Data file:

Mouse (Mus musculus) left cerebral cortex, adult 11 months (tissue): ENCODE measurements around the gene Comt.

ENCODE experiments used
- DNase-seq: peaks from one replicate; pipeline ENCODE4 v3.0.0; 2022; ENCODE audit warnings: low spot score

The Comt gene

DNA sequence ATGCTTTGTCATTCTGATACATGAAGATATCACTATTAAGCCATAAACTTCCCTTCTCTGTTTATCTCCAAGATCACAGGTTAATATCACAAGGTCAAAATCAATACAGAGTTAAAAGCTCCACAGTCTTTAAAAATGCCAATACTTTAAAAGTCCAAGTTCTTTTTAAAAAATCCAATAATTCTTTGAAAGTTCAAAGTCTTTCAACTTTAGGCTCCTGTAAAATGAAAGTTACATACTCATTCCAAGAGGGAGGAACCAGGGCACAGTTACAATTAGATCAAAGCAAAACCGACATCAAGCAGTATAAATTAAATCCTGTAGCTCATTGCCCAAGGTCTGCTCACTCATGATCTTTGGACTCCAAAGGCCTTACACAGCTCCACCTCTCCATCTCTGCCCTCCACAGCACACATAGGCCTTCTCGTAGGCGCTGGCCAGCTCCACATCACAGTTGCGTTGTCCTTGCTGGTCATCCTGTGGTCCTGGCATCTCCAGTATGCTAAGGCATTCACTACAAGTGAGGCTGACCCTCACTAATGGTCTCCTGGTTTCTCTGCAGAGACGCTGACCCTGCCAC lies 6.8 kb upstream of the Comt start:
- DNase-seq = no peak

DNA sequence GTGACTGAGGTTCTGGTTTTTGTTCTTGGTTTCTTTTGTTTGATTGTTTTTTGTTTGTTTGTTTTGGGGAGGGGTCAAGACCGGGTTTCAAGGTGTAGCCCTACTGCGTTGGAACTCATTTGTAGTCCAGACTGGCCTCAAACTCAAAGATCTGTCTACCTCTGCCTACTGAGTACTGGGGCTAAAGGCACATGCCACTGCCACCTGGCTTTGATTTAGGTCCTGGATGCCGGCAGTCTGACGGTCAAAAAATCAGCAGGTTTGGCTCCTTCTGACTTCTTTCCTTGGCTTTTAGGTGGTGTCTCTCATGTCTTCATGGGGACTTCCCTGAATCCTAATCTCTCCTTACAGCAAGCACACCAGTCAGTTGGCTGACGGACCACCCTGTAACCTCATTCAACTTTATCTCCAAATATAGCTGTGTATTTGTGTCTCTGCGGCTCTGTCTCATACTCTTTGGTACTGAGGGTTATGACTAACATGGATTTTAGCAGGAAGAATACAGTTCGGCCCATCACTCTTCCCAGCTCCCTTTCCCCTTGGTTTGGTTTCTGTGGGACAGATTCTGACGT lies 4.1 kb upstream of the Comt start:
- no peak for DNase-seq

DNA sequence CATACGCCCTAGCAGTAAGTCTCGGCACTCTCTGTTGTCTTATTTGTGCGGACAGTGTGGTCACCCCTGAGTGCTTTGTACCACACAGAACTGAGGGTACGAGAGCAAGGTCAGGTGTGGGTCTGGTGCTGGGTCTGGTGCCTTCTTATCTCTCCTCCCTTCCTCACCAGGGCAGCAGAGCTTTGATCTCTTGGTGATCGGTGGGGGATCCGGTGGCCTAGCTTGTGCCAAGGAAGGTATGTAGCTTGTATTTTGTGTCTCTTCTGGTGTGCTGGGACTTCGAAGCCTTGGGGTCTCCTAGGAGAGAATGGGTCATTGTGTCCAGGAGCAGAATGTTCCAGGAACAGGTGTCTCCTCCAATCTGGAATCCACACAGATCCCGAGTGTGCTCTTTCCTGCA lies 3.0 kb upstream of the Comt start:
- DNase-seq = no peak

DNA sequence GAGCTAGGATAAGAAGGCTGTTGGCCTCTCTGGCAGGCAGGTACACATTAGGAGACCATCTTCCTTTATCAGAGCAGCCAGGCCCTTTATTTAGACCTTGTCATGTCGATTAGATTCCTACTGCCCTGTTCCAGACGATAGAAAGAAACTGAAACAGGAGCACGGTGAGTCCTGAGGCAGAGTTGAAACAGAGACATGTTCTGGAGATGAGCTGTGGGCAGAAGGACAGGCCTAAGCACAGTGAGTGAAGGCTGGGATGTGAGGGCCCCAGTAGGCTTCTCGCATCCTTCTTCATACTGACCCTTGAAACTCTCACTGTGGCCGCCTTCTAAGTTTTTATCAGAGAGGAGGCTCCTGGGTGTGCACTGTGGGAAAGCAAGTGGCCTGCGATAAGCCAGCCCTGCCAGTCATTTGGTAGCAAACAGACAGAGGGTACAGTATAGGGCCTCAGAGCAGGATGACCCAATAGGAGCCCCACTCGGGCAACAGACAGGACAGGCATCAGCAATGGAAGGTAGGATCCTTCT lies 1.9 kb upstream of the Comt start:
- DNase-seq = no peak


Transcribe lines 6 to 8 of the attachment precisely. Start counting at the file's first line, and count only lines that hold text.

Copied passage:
- DNase-seq = no peak

DNA sequence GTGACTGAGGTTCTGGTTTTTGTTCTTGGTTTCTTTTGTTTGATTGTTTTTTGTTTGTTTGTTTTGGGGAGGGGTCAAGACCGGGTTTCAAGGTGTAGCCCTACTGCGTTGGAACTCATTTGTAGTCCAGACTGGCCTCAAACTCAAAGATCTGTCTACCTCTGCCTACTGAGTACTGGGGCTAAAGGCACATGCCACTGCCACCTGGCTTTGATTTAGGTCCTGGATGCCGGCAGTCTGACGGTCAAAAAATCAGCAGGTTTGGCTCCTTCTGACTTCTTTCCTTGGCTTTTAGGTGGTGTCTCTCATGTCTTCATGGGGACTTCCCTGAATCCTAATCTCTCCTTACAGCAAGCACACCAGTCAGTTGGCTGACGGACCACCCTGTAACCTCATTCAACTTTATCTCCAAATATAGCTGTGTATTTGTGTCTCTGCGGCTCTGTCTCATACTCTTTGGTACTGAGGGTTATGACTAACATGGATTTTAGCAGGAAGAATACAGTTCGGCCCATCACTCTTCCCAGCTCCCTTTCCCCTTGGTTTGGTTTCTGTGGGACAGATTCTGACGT lies 4.1 kb upstream of the Comt start:
- no peak for DNase-seq